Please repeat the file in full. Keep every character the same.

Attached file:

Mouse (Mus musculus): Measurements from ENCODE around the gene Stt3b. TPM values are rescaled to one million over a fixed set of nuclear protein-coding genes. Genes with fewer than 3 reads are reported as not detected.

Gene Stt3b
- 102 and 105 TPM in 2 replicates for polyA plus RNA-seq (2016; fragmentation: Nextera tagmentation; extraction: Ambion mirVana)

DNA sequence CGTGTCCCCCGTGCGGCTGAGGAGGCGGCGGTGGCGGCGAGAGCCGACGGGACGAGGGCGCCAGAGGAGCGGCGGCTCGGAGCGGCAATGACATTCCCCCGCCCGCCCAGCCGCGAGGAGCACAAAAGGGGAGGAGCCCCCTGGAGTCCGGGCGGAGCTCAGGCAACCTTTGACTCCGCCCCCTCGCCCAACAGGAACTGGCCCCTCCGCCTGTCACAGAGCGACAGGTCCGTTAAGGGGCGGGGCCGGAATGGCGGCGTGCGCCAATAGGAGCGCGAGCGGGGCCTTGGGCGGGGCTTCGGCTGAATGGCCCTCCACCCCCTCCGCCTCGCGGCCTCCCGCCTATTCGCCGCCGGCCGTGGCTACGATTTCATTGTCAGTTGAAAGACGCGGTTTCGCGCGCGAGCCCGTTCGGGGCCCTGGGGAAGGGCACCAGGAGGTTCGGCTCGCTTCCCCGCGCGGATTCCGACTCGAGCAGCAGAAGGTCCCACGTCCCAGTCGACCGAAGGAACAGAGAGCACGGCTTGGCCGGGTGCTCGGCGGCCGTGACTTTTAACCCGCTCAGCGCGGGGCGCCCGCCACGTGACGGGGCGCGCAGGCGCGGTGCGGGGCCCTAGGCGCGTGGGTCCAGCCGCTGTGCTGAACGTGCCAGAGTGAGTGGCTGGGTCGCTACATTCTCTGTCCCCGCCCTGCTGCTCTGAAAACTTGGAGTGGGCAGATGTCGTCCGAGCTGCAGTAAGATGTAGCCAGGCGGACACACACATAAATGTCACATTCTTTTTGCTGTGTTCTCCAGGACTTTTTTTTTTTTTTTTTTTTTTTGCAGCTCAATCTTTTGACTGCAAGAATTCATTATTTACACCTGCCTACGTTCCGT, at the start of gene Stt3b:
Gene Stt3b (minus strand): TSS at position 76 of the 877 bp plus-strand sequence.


Mouse (Mus musculus): Measurements from ENCODE around the gene Stt3b. TPM values are rescaled to one million over a fixed set of nuclear protein-coding genes. Genes with fewer than 3 reads are reported as not detected.

Gene Stt3b
- 102 and 105 TPM in 2 replicates for polyA plus RNA-seq (2016; fragmentation: Nextera tagmentation; extraction: Ambion mirVana)

DNA sequence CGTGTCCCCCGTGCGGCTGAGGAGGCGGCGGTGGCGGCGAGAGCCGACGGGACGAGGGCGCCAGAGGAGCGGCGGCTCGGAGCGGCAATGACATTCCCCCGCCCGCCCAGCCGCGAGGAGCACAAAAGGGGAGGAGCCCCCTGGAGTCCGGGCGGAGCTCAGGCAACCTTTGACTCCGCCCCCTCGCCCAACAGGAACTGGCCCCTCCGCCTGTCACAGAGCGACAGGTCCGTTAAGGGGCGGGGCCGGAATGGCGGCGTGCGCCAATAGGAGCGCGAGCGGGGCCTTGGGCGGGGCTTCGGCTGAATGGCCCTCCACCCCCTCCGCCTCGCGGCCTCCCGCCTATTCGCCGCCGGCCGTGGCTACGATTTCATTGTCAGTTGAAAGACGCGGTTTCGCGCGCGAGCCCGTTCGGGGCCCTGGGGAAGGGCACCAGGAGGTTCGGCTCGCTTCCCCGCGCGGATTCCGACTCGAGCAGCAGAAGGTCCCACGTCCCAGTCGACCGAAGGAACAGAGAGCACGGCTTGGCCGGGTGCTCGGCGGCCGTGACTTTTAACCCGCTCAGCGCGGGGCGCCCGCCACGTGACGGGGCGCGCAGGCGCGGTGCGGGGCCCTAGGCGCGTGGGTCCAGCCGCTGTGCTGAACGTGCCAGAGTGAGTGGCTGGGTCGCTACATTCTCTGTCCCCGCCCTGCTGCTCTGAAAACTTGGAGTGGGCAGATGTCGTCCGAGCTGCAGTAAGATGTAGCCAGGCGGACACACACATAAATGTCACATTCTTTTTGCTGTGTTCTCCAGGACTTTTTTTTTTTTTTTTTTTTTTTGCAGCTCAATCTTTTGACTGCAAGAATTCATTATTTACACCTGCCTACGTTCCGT, at the start of gene Stt3b:
Gene Stt3b (minus strand): TSS at position 76 of the 877 bp plus-strand sequence.